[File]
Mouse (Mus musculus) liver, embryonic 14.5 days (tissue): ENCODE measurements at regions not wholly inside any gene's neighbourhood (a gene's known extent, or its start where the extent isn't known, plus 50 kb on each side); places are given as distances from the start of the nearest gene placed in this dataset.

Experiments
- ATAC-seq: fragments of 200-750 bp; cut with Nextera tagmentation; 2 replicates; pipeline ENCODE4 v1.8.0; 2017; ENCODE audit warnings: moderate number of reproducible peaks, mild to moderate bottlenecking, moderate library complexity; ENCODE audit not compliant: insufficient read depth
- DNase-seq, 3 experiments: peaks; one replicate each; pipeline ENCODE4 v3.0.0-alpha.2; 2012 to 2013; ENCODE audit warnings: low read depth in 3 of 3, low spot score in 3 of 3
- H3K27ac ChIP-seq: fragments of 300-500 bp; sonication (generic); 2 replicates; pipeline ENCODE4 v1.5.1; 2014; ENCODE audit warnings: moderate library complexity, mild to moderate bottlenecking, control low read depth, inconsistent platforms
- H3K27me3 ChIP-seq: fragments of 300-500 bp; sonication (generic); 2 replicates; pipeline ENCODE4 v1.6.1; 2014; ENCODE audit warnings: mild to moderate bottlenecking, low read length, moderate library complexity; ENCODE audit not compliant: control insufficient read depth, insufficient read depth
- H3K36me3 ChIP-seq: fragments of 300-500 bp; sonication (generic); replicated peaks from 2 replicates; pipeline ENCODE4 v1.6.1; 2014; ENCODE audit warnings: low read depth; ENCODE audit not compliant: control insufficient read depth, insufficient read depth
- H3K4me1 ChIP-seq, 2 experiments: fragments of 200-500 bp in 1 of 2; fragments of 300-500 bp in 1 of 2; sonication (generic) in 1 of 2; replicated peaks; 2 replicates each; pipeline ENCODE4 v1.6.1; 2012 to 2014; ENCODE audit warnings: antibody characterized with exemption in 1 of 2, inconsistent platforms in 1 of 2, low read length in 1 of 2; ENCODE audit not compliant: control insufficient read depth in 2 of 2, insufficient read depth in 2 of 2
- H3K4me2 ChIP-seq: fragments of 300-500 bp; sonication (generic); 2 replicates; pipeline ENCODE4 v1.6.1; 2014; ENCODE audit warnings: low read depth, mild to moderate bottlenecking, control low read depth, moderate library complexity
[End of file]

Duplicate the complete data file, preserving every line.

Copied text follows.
Mouse (Mus musculus) liver, embryonic 14.5 days (tissue): ENCODE measurements at regions not wholly inside any gene's neighbourhood (a gene's known extent, or its start where the extent isn't known, plus 50 kb on each side); places are given as distances from the start of the nearest gene placed in this dataset.

Experiments
- ATAC-seq: fragments of 200-750 bp; cut with Nextera tagmentation; 2 replicates; pipeline ENCODE4 v1.8.0; 2017; ENCODE audit warnings: moderate number of reproducible peaks, mild to moderate bottlenecking, moderate library complexity; ENCODE audit not compliant: insufficient read depth
- DNase-seq, 3 experiments: peaks; one replicate each; pipeline ENCODE4 v3.0.0-alpha.2; 2012 to 2013; ENCODE audit warnings: low read depth in 3 of 3, low spot score in 3 of 3
- H3K27ac ChIP-seq: fragments of 300-500 bp; sonication (generic); 2 replicates; pipeline ENCODE4 v1.5.1; 2014; ENCODE audit warnings: moderate library complexity, mild to moderate bottlenecking, control low read depth, inconsistent platforms
- H3K27me3 ChIP-seq: fragments of 300-500 bp; sonication (generic); 2 replicates; pipeline ENCODE4 v1.6.1; 2014; ENCODE audit warnings: mild to moderate bottlenecking, low read length, moderate library complexity; ENCODE audit not compliant: control insufficient read depth, insufficient read depth
- H3K36me3 ChIP-seq: fragments of 300-500 bp; sonication (generic); replicated peaks from 2 replicates; pipeline ENCODE4 v1.6.1; 2014; ENCODE audit warnings: low read depth; ENCODE audit not compliant: control insufficient read depth, insufficient read depth
- H3K4me1 ChIP-seq, 2 experiments: fragments of 200-500 bp in 1 of 2; fragments of 300-500 bp in 1 of 2; sonication (generic) in 1 of 2; replicated peaks; 2 replicates each; pipeline ENCODE4 v1.6.1; 2012 to 2014; ENCODE audit warnings: antibody characterized with exemption in 1 of 2, inconsistent platforms in 1 of 2, low read length in 1 of 2; ENCODE audit not compliant: control insufficient read depth in 2 of 2, insufficient read depth in 2 of 2
- H3K4me2 ChIP-seq: fragments of 300-500 bp; sonication (generic); 2 replicates; pipeline ENCODE4 v1.6.1; 2014; ENCODE audit warnings: low read depth, mild to moderate bottlenecking, control low read depth, moderate library complexity